Evil is not just the result of actions, but also of equivocations that permit it to flourish. One of the roles of the major Washington media is to provide cover for the powerful through the repeated use of such equivocations. It worked for the Clinton scandals, for Bush’s war on Iraq, and now it’s out in force to protect Obama as he waffles on the issue of torture.
A case in point is a recent article by Michael Abramowitz, Joby Warrick and Walter Pincus in the Washington Post. For starters, the word ‘torture’ is only used once and that is by Obama himself. Instead we have detention and interrogation policies and counter terrorism practices.
We are told that “Obama begins a perilous balancing act to fulfill his pledge to make a clean break with the detention and interrogation policies of the Bush administration while still effectively ensuring the nation’s security.”
The word ‘balancing’ is a classic clue. It is part of the basic code of the Washington establishment that those in power get to balance all rights and laws with something else whenever it’s convenient. It wouldn’t work if you were to face criminal charges in an ordinary criminal court as in, “Yes, your honor, I did kill those three people, but we have to balance that against all the good I have done previously and how lousy I was feeling that day.”
In Washington, however, it works just fine. Despite the fact that neither the founders of the American republic nor the authors of the Geneva Convention intended for their enumerated rights or rules to be chipped away in such a fashion, in the capital it is considered proper to erode the right of free speech or the law against torture by simply claiming you have some higher purpose.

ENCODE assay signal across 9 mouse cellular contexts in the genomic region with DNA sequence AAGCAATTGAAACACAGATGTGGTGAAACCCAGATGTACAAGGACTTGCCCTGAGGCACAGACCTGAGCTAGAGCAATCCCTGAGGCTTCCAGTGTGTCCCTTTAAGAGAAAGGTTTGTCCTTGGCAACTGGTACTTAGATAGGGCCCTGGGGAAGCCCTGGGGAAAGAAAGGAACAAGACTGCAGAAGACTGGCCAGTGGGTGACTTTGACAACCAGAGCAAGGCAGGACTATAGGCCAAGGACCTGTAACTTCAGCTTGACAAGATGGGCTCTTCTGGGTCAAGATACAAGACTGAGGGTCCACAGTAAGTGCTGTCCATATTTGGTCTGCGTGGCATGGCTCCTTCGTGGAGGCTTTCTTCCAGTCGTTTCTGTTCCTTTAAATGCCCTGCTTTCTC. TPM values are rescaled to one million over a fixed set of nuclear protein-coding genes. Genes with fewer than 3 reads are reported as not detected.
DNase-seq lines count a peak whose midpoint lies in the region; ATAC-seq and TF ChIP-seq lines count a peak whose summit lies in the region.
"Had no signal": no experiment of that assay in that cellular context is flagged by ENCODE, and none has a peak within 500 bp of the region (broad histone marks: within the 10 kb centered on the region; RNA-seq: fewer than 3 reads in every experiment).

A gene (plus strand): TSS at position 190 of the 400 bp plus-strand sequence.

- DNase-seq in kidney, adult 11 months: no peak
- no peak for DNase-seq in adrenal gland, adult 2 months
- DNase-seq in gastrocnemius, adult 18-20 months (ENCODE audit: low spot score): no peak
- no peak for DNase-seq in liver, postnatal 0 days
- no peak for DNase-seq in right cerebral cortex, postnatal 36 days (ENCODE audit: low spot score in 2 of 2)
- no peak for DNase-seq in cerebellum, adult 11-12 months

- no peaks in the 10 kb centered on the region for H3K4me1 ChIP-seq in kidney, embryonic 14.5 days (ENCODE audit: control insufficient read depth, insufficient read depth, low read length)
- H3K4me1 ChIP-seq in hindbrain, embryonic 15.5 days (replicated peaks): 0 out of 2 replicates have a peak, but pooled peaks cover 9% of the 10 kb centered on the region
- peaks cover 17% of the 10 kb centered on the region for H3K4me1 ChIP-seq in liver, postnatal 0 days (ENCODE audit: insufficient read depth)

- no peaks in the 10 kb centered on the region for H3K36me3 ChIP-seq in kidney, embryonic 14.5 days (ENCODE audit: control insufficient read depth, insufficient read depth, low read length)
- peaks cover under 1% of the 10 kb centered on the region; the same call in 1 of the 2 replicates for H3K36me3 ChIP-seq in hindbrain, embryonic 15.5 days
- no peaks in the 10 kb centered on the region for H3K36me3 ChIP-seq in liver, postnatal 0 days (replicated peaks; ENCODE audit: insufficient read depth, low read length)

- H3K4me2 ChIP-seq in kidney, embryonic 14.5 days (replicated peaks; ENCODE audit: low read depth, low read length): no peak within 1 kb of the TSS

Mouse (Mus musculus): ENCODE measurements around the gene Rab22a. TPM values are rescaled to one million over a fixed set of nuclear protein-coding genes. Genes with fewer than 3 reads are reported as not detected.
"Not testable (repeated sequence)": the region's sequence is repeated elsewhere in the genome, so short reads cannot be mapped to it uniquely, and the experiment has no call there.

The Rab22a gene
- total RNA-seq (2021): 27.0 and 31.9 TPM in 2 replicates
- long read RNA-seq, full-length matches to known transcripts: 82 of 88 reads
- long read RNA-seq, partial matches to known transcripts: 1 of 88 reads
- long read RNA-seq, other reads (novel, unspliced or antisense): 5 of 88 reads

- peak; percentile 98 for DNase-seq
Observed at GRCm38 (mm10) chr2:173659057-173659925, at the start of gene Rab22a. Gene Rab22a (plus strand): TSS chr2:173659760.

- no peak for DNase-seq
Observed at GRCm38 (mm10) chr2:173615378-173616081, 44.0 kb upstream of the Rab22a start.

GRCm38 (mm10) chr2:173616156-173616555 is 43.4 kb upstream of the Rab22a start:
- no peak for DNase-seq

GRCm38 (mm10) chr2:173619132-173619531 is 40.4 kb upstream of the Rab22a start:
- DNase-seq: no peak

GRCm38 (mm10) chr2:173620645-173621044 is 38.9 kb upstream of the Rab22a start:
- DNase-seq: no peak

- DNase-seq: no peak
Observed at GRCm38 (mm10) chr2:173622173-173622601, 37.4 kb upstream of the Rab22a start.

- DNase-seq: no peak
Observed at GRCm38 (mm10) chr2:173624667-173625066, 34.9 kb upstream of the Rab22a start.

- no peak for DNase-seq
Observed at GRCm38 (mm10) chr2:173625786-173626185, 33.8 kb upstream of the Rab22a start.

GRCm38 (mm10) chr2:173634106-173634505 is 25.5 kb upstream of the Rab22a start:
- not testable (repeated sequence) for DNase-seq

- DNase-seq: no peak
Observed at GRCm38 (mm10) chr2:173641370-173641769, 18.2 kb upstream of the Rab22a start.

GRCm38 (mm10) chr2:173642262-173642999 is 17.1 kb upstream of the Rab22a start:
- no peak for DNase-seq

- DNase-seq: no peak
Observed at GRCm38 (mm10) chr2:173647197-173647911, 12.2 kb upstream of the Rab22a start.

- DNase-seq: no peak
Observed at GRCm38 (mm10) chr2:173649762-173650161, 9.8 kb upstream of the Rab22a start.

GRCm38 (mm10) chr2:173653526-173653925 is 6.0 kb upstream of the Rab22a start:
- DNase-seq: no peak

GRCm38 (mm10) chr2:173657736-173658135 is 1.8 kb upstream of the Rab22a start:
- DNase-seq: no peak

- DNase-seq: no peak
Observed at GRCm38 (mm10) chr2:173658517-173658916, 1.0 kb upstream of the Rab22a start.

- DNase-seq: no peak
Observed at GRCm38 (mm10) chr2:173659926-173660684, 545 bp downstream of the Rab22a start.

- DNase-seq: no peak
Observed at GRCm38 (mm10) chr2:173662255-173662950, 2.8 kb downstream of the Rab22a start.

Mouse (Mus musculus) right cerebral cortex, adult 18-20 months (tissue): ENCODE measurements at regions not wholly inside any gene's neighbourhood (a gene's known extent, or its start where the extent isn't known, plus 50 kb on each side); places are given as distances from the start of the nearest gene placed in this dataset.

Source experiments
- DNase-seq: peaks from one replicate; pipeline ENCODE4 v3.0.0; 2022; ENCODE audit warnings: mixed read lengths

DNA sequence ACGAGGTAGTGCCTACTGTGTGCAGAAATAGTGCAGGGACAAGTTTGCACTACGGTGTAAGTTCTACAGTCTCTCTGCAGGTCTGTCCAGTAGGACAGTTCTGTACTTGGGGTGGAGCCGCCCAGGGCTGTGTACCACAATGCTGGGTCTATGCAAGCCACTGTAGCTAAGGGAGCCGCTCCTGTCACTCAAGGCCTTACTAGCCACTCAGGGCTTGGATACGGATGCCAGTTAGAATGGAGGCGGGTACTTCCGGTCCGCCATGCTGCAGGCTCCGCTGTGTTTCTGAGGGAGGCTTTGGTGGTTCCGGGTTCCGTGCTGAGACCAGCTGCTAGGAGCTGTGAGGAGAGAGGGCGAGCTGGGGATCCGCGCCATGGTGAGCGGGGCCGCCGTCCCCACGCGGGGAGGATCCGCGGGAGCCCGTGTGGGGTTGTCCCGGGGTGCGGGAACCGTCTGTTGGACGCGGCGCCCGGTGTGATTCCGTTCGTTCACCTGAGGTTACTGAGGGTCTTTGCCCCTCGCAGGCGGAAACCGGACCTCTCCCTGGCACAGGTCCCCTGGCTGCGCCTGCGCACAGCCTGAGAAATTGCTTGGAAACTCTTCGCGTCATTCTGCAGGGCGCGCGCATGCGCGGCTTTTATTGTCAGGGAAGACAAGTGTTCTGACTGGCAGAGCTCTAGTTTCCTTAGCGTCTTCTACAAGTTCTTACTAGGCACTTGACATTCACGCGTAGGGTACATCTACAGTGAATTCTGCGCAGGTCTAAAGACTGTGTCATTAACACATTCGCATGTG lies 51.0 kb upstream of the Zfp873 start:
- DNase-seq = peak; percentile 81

In this case, the balancing act is declared fit and proper even though the chief balancer himself has stated otherwise: “Under my administration, the United States does not torture. We will abide by the Geneva Conventions. . . . We will uphold our highest values and ideals. . . It is important for us to do that not only because that’s who we are, but also, ultimately it will make us safer and will help in changing hearts and minds in our struggle against extremists.”
But then he’s just the new president. There are more important things in town. . . like CIA operatives. Thus, the Post article goes on to state:
“At the same time Obama intends to curb counterterrorism practices he considers excessive or even illegal, he will also come under great pressure to leave the CIA the kind of flexibility its operatives have long considered necessary to heading off another Sept. 11-style attack, current and former national security officials said.”
There is, of course, no evidence that these ‘counter terrorism practices’ have done the country any more good than all the other sick policies of the past eight years. We do know that more Americans have died in Iraq than in the 9/11 attack, that our economy and reputation has collapsed, and that we have not engaged in a single significant positive action that might improve our situation with the Muslim world.
Obama is, however, not just the victim. For example, he has named key aides such as John Brennan and Eric Holder whose past statements indicate some support for torture and he has failed to say whether he will end the practice of renditions, another synonym of evil meaning the outsourcing of torture to other countries.
Further, Obama relies on still more cynical jargon to excuse his disinterest in pursuing the crimes of the Bush administration. He simply says we must look forward and not back.
Again, that sort of excuse only works for the Washington elite. Ordinary citizens are advised not to try it in court.